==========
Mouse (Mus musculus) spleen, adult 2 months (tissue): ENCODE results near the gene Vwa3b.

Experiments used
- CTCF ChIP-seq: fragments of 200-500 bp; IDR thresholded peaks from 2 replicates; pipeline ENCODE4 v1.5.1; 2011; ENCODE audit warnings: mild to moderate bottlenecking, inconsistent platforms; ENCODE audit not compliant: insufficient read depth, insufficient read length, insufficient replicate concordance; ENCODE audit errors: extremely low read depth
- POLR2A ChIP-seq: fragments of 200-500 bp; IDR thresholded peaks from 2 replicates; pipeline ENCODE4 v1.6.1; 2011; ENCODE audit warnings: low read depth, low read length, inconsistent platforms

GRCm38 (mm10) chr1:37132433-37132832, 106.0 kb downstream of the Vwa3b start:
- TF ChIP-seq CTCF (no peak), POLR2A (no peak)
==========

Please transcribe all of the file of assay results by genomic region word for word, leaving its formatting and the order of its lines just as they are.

Mouse (Mus musculus) spleen, adult 2 months (tissue): ENCODE results near the gene Vwa3b.

Experiments used
- CTCF ChIP-seq: fragments of 200-500 bp; IDR thresholded peaks from 2 replicates; pipeline ENCODE4 v1.5.1; 2011; ENCODE audit warnings: mild to moderate bottlenecking, inconsistent platforms; ENCODE audit not compliant: insufficient read depth, insufficient read length, insufficient replicate concordance; ENCODE audit errors: extremely low read depth
- POLR2A ChIP-seq: fragments of 200-500 bp; IDR thresholded peaks from 2 replicates; pipeline ENCODE4 v1.6.1; 2011; ENCODE audit warnings: low read depth, low read length, inconsistent platforms

GRCm38 (mm10) chr1:37132433-37132832, 106.0 kb downstream of the Vwa3b start:
- TF ChIP-seq CTCF (no peak), POLR2A (no peak)